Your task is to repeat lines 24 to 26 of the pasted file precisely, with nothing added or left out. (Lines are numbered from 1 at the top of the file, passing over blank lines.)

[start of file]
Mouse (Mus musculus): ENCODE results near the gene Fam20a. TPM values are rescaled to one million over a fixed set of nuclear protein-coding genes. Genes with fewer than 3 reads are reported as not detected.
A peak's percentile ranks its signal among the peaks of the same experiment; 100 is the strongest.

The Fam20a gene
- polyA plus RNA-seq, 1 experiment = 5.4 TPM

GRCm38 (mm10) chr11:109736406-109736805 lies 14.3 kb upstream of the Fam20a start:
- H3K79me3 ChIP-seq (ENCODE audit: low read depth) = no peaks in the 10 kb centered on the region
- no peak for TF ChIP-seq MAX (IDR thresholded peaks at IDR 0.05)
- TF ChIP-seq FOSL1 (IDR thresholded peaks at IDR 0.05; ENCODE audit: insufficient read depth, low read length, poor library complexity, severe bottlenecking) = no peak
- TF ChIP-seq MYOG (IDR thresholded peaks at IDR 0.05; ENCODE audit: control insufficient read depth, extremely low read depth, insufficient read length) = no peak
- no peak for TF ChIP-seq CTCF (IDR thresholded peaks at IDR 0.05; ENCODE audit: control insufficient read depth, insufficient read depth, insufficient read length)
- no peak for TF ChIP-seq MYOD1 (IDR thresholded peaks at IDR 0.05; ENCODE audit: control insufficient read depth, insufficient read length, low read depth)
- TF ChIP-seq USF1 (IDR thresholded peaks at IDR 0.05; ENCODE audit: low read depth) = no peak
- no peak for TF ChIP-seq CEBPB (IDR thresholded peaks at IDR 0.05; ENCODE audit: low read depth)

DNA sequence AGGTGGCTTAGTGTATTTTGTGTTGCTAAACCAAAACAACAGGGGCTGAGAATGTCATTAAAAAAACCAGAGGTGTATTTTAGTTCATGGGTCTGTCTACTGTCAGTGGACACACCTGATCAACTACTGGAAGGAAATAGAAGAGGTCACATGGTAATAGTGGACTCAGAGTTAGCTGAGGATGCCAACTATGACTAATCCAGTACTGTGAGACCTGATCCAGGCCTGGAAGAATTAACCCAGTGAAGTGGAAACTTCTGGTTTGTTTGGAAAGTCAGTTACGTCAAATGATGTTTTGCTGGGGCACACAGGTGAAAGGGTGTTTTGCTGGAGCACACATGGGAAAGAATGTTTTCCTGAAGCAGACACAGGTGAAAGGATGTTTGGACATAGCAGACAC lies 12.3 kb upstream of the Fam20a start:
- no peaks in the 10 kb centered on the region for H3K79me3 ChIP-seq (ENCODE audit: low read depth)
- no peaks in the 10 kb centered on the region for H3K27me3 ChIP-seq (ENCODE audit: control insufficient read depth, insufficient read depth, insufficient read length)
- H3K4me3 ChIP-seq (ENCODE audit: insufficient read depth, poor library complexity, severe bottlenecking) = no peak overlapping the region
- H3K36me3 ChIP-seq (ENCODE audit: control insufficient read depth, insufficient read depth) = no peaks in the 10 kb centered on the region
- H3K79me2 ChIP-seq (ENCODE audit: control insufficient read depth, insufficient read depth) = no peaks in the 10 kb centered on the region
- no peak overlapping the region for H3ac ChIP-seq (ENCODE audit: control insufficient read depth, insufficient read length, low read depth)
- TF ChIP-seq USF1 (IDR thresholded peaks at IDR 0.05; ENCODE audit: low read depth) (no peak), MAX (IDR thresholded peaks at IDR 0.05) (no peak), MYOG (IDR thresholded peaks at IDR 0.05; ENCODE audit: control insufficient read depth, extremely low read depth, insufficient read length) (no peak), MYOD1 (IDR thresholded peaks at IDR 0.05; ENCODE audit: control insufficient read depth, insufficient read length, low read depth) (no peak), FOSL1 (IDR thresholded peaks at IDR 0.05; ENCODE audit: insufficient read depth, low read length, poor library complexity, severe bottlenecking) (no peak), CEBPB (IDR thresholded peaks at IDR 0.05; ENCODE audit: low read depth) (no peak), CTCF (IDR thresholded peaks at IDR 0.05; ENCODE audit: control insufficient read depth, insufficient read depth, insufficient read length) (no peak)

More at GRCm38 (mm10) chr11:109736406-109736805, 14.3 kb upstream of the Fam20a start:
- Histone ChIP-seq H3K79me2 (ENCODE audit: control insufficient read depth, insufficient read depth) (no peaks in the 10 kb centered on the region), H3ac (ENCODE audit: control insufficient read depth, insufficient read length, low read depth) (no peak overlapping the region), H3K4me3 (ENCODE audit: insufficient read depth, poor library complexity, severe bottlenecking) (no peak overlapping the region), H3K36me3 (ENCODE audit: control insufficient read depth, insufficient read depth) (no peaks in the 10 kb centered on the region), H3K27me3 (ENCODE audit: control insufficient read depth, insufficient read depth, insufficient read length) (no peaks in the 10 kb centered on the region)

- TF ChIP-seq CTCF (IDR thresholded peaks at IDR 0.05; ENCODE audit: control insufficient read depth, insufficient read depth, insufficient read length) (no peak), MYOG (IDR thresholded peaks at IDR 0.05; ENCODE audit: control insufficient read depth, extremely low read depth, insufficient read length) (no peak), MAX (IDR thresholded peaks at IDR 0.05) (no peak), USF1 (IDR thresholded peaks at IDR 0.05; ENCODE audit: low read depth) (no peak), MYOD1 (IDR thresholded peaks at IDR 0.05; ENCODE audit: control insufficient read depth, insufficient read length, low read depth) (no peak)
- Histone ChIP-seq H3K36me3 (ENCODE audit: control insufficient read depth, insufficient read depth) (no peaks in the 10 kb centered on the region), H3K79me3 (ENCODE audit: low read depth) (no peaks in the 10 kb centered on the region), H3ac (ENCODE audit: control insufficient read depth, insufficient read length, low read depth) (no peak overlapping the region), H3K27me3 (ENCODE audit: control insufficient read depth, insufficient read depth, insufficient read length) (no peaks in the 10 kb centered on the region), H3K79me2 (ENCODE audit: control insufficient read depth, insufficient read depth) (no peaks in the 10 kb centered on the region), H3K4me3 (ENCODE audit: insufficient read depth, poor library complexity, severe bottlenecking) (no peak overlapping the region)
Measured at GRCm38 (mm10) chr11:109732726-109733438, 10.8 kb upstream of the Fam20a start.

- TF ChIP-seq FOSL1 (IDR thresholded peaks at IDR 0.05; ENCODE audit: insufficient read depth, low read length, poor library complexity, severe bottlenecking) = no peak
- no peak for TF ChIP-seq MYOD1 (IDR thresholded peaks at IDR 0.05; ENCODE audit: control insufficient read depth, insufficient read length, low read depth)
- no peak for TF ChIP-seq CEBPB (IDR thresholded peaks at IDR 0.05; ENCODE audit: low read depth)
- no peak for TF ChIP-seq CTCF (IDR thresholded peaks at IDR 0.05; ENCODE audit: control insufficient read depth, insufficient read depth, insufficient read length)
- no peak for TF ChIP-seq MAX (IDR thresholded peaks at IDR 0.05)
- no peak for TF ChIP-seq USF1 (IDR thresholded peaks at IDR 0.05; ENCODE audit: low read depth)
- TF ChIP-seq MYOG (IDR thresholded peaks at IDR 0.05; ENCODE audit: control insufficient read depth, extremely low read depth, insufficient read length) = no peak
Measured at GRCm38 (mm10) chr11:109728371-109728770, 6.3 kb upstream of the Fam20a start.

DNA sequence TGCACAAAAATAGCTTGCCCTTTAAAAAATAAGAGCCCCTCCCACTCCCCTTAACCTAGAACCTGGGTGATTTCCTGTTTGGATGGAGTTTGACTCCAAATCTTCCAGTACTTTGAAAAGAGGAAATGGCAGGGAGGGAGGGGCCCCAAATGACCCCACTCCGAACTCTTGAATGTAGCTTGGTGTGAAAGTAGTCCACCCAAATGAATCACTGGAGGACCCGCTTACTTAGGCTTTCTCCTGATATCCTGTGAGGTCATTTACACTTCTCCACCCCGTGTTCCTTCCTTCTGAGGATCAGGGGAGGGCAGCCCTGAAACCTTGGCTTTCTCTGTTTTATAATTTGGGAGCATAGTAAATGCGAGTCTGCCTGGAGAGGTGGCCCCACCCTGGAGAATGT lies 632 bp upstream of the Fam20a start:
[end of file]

- TF ChIP-seq CTCF (IDR thresholded peaks at IDR 0.05; ENCODE audit: control insufficient read depth, insufficient read depth, insufficient read length) (no peak), MYOG (IDR thresholded peaks at IDR 0.05; ENCODE audit: control insufficient read depth, extremely low read depth, insufficient read length) (no peak), MAX (IDR thresholded peaks at IDR 0.05) (no peak), USF1 (IDR thresholded peaks at IDR 0.05; ENCODE audit: low read depth) (no peak), MYOD1 (IDR thresholded peaks at IDR 0.05; ENCODE audit: control insufficient read depth, insufficient read length, low read depth) (no peak)
- Histone ChIP-seq H3K36me3 (ENCODE audit: control insufficient read depth, insufficient read depth) (no peaks in the 10 kb centered on the region), H3K79me3 (ENCODE audit: low read depth) (no peaks in the 10 kb centered on the region), H3ac (ENCODE audit: control insufficient read depth, insufficient read length, low read depth) (no peak overlapping the region), H3K27me3 (ENCODE audit: control insufficient read depth, insufficient read depth, insufficient read length) (no peaks in the 10 kb centered on the region), H3K79me2 (ENCODE audit: control insufficient read depth, insufficient read depth) (no peaks in the 10 kb centered on the region), H3K4me3 (ENCODE audit: insufficient read depth, poor library complexity, severe bottlenecking) (no peak overlapping the region)
Measured at GRCm38 (mm10) chr11:109732726-109733438, 10.8 kb upstream of the Fam20a start.